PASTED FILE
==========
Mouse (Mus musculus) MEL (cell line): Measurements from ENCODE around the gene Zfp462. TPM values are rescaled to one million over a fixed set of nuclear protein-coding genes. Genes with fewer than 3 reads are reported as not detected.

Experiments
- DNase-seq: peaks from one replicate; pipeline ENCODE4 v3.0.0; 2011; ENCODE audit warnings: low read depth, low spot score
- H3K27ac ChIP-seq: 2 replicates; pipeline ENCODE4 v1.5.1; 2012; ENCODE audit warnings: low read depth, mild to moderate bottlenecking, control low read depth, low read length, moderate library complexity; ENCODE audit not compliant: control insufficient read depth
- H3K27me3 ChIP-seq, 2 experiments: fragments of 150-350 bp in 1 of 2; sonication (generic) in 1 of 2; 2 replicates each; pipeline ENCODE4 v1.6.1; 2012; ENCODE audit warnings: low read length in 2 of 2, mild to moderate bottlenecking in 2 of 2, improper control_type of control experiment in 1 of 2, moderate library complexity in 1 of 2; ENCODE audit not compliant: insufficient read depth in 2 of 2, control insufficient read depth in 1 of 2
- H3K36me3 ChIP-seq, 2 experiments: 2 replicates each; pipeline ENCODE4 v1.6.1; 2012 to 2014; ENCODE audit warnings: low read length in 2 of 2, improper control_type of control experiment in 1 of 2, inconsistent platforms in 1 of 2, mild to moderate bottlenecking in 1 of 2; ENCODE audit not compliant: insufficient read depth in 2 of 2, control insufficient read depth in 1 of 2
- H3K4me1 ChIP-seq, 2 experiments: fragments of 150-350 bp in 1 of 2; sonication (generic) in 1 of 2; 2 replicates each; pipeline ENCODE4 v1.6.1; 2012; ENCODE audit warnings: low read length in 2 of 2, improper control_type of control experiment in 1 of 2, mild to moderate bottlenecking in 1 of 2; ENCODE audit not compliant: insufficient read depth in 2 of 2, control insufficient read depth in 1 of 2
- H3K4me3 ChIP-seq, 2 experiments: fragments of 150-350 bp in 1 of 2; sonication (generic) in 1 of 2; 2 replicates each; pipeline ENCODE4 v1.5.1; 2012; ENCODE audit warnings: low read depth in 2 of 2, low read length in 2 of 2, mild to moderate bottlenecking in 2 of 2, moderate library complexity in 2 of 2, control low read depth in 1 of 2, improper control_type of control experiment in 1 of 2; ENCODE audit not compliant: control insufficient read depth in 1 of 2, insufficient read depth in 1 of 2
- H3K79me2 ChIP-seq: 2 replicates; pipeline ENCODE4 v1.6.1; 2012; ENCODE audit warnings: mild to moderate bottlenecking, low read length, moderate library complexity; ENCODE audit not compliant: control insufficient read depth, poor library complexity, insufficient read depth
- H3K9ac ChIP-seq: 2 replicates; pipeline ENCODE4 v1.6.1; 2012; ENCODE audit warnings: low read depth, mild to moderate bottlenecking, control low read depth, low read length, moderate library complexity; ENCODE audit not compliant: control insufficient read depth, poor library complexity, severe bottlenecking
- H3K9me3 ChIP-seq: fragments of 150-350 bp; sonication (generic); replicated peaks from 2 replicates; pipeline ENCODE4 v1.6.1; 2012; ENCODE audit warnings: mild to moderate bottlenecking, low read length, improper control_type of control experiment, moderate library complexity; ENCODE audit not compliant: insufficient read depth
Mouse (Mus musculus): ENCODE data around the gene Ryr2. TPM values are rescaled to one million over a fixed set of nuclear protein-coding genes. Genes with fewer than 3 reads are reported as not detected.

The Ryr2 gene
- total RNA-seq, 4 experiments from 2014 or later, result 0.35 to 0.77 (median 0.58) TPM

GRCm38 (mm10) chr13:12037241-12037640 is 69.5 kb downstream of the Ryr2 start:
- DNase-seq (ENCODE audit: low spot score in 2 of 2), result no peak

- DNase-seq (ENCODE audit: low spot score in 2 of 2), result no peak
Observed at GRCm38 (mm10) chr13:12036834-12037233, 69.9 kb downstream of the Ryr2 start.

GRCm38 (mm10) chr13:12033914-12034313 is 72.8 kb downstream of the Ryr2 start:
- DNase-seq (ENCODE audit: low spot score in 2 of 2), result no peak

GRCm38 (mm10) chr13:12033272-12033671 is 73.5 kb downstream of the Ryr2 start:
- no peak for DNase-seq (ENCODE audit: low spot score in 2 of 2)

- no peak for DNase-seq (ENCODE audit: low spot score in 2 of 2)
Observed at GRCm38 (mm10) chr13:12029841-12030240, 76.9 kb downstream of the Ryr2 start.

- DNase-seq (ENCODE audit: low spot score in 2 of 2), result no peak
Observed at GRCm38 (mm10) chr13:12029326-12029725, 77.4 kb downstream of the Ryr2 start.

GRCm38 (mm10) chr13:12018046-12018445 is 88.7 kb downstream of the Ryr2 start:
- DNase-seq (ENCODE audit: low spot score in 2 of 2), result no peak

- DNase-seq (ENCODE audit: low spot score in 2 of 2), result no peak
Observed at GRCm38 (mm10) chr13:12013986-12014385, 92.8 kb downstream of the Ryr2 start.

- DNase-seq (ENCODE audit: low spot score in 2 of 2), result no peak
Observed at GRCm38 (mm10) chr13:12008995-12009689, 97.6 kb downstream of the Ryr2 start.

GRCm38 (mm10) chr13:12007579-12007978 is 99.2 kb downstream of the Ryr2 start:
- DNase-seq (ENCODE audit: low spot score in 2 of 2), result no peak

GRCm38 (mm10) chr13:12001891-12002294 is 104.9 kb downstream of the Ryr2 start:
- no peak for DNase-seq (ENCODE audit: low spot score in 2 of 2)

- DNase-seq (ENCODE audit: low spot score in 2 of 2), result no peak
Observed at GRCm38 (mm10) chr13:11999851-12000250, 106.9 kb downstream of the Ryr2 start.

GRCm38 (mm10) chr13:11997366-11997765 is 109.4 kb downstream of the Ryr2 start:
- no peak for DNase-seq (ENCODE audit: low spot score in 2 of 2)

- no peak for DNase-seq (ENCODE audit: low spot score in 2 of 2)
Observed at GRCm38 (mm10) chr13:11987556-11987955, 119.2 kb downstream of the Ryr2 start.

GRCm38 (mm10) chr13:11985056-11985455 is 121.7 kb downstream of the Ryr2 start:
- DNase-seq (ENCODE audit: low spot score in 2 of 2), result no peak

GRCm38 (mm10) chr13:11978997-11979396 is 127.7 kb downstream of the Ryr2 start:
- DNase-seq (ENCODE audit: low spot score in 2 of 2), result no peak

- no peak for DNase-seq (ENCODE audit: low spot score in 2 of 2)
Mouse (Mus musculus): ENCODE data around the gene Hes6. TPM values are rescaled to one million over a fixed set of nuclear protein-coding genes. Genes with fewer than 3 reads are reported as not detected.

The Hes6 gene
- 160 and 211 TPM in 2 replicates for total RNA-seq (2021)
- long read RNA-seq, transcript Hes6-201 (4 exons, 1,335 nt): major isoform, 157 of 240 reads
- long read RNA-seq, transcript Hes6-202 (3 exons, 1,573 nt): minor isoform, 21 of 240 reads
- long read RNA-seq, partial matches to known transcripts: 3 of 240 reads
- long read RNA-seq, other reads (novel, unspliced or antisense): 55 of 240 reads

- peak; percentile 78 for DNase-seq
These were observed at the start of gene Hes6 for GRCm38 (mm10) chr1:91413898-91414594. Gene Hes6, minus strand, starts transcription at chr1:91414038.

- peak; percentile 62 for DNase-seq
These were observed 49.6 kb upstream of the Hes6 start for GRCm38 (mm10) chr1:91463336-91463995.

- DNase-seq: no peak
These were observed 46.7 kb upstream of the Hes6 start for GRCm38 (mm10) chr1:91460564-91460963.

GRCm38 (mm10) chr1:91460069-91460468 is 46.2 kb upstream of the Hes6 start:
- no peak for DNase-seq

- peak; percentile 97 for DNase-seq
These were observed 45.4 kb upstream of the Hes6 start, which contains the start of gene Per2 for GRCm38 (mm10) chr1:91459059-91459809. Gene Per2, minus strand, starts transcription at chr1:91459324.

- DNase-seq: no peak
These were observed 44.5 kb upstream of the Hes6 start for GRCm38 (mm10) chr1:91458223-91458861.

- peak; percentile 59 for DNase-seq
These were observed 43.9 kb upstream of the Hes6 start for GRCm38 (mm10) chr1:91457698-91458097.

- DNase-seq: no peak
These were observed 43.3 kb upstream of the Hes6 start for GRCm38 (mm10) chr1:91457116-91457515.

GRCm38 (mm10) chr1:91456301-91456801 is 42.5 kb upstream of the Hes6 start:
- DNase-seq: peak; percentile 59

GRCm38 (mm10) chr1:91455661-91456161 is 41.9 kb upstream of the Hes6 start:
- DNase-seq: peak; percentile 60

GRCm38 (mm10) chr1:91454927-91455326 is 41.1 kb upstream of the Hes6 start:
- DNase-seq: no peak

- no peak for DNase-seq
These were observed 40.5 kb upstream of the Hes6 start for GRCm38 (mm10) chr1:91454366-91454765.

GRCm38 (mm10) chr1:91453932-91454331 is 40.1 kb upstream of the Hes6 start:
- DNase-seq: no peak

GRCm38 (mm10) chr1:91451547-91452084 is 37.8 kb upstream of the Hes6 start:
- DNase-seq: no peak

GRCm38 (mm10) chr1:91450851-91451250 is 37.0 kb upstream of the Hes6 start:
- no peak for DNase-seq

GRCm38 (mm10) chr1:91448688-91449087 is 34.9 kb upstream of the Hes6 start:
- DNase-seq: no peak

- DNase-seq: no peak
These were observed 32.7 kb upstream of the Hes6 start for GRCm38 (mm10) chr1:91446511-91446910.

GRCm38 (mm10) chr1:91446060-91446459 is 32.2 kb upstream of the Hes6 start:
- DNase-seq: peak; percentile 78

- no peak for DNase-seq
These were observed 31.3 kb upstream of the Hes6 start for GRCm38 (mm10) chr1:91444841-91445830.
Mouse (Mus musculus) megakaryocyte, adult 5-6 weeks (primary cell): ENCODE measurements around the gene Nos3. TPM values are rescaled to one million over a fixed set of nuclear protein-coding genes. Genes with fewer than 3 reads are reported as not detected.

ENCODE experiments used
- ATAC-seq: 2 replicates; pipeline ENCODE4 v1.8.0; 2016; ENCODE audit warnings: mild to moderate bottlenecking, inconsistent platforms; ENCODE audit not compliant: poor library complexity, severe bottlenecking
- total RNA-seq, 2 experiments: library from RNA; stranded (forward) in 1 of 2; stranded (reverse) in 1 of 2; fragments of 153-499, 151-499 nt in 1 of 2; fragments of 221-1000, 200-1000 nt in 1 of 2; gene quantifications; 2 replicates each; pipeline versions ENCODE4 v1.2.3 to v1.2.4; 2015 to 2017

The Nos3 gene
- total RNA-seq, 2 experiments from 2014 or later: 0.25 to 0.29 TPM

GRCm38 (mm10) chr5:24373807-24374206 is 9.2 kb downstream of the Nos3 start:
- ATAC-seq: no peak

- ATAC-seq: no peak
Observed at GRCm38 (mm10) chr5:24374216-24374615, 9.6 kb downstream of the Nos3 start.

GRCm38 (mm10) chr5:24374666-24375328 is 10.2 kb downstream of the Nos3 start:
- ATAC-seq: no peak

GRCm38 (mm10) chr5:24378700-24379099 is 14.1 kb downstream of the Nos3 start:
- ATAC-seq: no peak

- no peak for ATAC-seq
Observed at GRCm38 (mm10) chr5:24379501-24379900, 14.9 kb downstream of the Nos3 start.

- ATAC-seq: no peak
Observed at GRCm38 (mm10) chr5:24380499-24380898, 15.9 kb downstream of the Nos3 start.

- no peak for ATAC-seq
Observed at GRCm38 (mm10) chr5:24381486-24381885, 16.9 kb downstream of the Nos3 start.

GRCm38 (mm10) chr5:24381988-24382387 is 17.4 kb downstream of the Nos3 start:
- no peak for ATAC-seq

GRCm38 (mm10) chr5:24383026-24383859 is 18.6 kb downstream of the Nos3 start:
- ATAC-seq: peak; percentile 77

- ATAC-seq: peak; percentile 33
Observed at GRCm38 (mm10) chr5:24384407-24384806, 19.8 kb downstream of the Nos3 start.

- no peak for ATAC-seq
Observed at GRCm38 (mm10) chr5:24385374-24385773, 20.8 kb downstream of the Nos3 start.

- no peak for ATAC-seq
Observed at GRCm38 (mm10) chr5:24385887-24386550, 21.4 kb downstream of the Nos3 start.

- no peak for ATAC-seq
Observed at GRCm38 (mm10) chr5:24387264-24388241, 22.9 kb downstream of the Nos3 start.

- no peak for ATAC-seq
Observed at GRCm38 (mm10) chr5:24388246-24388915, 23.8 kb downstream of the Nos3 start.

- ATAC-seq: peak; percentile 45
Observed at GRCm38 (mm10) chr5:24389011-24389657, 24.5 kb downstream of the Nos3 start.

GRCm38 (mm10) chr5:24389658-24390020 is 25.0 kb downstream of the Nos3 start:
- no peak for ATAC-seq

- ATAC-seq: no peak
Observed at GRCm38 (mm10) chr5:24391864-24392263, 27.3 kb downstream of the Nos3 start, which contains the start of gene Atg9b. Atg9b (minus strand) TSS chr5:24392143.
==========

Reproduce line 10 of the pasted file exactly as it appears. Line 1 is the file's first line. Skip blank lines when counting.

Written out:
- H3K9ac ChIP-seq: 2 replicates; pipeline ENCODE4 v1.6.1; 2012; ENCODE audit warnings: low read depth, mild to moderate bottlenecking, control low read depth, low read length, moderate library complexity; ENCODE audit not compliant: control insufficient read depth, poor library complexity, severe bottlenecking